POST DECREE MODIFICATION
A dissolution of marriage decree remains in effect as it is written unless it is modified in a subsequent proceeding. To get a modification, one must petition the court for a modification of an existing decree of custody order.
Why Modify a Divorce Decree?
Whether it involves children growing older and no longer needing the arrangement they once had, or other living conditions that change, such as remarriage, modification is simply a part of the post-divorce process.
To prevent decrees from becoming ineffective and burdensome, it’s up to the parties involved to keep the court aware and up-to-date on current living circumstances.
What Changes Call for Modification?
Although there is a nearly unlimited number of reasons for modification, some of the most common examples include:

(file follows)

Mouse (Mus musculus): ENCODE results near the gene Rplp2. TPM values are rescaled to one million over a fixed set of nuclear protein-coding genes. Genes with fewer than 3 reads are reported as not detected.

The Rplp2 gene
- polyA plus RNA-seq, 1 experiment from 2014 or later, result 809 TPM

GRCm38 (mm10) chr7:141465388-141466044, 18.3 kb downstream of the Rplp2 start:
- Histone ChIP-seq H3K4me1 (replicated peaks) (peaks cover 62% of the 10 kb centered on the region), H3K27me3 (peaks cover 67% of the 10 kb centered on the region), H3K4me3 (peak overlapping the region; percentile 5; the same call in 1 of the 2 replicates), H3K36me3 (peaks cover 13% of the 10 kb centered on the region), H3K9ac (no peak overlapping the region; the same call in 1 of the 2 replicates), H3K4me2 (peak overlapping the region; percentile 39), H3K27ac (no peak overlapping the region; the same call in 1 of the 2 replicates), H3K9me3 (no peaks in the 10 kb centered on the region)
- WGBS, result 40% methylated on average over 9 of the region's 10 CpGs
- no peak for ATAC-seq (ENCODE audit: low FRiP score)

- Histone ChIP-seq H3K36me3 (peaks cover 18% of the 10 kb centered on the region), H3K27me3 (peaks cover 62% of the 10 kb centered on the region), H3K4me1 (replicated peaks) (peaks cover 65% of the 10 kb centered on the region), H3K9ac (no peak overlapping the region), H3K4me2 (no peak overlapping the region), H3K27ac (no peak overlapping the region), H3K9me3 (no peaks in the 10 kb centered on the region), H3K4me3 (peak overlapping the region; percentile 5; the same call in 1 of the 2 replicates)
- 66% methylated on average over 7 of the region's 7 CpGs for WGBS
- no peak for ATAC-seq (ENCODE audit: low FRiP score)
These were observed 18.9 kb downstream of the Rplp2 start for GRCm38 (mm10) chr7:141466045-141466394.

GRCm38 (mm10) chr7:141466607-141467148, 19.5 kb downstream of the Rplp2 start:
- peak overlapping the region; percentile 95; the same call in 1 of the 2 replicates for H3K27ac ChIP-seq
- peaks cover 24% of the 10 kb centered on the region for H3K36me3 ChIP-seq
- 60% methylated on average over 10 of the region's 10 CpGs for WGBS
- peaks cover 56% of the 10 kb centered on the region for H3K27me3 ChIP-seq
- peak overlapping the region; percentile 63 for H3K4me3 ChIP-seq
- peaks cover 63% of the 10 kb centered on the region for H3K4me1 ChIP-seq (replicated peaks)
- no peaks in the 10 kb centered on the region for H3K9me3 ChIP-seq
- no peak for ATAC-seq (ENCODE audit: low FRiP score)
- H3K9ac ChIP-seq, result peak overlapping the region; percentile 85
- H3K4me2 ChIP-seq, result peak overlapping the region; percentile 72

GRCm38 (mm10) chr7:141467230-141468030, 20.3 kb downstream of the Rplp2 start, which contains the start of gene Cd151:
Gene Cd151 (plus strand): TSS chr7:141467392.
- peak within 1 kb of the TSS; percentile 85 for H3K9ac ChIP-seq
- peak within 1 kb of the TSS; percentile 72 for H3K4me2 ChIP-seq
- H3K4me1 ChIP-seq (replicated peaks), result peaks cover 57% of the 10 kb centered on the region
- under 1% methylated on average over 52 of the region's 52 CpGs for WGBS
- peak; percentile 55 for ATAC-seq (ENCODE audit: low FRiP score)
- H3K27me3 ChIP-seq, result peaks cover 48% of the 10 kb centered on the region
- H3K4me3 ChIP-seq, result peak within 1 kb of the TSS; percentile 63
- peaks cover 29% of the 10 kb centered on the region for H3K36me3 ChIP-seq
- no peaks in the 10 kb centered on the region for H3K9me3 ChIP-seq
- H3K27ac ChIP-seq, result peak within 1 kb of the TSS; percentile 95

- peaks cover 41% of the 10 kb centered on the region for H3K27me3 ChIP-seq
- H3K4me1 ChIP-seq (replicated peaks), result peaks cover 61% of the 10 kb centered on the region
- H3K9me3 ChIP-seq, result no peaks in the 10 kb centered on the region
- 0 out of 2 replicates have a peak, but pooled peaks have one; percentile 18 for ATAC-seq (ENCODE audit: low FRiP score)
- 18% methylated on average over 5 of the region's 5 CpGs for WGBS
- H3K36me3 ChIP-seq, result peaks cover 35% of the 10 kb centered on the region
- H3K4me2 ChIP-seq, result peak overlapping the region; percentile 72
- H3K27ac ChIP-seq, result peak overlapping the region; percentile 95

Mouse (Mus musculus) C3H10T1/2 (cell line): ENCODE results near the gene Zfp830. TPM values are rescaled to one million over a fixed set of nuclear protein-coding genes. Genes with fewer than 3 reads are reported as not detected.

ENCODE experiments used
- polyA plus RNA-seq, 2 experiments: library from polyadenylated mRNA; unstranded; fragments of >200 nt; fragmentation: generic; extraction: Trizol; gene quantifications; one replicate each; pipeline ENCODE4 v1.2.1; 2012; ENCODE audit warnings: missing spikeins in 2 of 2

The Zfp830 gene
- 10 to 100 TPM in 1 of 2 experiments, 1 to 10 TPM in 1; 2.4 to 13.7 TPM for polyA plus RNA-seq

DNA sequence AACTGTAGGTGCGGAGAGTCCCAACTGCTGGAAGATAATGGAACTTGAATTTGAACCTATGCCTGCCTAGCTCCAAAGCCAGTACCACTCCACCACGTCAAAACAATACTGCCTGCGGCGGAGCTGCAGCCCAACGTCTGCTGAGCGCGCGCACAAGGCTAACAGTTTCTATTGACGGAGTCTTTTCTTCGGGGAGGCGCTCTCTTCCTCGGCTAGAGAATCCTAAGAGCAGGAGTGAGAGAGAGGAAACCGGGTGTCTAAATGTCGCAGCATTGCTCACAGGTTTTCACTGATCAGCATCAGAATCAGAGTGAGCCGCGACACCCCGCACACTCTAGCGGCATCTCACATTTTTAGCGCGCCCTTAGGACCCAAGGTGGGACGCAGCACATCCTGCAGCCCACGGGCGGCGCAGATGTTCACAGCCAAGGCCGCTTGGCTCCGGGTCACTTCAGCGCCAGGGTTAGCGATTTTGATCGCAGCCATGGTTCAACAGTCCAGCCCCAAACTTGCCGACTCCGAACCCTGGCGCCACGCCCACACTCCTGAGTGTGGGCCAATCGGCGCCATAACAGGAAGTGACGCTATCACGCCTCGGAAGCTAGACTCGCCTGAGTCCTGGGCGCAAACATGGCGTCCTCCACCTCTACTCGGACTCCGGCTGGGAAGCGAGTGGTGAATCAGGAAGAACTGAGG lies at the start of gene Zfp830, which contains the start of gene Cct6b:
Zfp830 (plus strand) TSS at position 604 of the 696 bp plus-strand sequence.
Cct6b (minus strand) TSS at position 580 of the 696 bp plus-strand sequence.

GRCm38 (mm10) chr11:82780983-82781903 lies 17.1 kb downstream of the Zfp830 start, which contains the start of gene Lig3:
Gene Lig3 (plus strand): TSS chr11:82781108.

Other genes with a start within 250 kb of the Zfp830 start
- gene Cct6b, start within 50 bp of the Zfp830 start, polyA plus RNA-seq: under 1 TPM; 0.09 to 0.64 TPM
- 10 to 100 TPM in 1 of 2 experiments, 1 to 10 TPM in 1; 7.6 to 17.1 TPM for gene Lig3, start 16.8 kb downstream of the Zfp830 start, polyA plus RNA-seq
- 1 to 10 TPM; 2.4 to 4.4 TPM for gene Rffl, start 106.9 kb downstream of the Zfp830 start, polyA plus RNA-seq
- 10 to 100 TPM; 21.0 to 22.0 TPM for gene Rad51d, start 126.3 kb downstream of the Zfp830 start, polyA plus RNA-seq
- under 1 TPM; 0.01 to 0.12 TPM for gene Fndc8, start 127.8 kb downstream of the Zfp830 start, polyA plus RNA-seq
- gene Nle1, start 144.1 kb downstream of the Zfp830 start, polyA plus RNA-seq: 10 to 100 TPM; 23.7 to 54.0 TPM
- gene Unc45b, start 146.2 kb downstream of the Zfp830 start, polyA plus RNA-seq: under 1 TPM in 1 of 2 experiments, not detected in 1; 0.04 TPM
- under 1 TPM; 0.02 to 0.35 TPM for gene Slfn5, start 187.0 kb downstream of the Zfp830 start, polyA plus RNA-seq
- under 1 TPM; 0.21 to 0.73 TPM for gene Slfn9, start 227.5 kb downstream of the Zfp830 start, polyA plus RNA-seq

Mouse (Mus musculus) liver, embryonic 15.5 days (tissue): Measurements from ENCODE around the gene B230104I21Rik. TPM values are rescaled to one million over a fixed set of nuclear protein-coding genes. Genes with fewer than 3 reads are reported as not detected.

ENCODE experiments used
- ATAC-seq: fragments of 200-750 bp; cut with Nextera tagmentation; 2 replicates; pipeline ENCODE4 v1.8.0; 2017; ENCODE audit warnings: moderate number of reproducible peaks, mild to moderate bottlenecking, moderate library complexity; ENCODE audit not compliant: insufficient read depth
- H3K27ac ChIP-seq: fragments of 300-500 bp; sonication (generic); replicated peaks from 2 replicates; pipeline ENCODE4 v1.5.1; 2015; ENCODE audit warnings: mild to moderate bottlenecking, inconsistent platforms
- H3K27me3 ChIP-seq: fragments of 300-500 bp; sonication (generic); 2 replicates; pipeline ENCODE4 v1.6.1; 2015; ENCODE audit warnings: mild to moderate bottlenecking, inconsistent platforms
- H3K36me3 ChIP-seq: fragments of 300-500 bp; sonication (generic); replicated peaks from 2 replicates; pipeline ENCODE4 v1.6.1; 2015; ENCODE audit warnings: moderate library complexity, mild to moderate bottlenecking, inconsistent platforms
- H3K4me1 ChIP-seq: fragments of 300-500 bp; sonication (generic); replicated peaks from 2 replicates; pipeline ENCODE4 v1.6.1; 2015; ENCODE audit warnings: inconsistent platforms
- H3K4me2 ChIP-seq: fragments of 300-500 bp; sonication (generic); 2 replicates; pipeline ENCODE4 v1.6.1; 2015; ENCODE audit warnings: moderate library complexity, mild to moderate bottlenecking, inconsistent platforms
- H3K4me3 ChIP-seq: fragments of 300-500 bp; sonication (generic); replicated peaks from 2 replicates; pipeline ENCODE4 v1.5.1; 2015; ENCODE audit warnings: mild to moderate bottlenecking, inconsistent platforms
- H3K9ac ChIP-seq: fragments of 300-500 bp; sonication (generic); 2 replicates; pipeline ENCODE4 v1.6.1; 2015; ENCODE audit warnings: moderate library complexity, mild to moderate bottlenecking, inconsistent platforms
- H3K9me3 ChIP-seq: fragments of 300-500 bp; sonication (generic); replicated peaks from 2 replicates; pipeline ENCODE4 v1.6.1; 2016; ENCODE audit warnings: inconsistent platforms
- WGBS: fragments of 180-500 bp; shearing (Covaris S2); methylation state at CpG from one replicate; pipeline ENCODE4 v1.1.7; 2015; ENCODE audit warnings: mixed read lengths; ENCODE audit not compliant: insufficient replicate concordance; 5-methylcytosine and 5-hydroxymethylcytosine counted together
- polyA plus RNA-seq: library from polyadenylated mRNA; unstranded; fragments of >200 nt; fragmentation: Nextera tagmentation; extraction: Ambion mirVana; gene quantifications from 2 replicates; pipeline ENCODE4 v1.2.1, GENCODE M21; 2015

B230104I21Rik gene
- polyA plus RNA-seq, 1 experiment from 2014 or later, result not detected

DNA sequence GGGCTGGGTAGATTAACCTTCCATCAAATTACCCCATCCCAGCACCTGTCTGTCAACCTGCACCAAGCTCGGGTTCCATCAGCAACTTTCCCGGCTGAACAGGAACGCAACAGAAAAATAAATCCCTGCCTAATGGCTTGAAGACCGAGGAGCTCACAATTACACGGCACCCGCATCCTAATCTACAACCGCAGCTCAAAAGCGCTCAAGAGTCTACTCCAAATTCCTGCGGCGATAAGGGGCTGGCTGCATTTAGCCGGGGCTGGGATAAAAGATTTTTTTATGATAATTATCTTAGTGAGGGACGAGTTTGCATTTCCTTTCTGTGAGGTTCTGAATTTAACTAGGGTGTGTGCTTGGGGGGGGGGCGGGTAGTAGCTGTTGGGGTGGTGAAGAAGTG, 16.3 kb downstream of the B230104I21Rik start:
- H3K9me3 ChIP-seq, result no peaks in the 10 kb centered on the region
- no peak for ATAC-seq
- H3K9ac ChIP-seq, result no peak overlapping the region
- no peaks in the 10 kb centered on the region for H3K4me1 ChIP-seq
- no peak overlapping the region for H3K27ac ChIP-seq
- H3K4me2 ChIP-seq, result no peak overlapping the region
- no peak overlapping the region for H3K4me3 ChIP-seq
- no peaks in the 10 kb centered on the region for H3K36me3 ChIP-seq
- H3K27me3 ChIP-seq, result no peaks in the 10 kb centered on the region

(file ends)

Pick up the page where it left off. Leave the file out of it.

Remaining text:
- Losing a job or losing significant work hours
- Losing health insurance and other benefits
- Becoming disabled or incompetent
Essentially, any major life change that affects the personal and financial stability of either party may affect the current arrangements.
What can be modified?
Any aspect of the dissolution of marriage decree can be modified, including:
- Child support, as long as there will be a change in the child support amount by at least 15%
- Spousal Maintenance: Many parties make agreements that their spousal maintenance is non-modifiable. You should have an experienced attorney review your Divorce Decree to determine if your spousal maintenance is modifiable.
- Legal decision-making
- Parenting time
Unless there is an emergency situation, legal decision-making and parenting time orders cannot be modified until they have been in place for at least a year. Even then you must prove that there has been a substantial and continuing change in the circumstances to warrant a modification. Again, you should consult with an experienced attorney about whether your situation would warrant a modification.
Modifications can also be made if a termination of support is necessary, which may be the case if a child has emancipated, or one party has entered into a new financial situation that does not require the other party to provide support.